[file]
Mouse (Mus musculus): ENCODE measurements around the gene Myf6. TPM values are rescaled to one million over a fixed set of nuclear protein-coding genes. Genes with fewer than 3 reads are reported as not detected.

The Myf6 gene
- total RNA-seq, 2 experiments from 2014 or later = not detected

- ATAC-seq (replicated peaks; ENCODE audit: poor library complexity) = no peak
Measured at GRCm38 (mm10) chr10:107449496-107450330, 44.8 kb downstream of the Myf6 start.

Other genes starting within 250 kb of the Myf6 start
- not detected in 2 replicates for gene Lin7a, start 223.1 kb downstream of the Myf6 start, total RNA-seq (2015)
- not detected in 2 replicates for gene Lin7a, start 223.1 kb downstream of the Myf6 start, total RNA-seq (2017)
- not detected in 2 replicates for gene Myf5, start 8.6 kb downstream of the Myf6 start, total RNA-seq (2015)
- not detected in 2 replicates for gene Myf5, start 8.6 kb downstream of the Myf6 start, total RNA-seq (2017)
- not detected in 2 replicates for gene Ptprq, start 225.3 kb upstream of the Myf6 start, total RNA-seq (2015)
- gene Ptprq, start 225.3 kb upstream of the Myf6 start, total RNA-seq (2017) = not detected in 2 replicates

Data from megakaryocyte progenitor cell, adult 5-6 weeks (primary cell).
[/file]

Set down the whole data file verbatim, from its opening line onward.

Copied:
Mouse (Mus musculus): ENCODE measurements around the gene Myf6. TPM values are rescaled to one million over a fixed set of nuclear protein-coding genes. Genes with fewer than 3 reads are reported as not detected.

The Myf6 gene
- total RNA-seq, 2 experiments from 2014 or later = not detected

- ATAC-seq (replicated peaks; ENCODE audit: poor library complexity) = no peak
Measured at GRCm38 (mm10) chr10:107449496-107450330, 44.8 kb downstream of the Myf6 start.

Other genes starting within 250 kb of the Myf6 start
- not detected in 2 replicates for gene Lin7a, start 223.1 kb downstream of the Myf6 start, total RNA-seq (2015)
- not detected in 2 replicates for gene Lin7a, start 223.1 kb downstream of the Myf6 start, total RNA-seq (2017)
- not detected in 2 replicates for gene Myf5, start 8.6 kb downstream of the Myf6 start, total RNA-seq (2015)
- not detected in 2 replicates for gene Myf5, start 8.6 kb downstream of the Myf6 start, total RNA-seq (2017)
- not detected in 2 replicates for gene Ptprq, start 225.3 kb upstream of the Myf6 start, total RNA-seq (2015)
- gene Ptprq, start 225.3 kb upstream of the Myf6 start, total RNA-seq (2017) = not detected in 2 replicates

Data from megakaryocyte progenitor cell, adult 5-6 weeks (primary cell).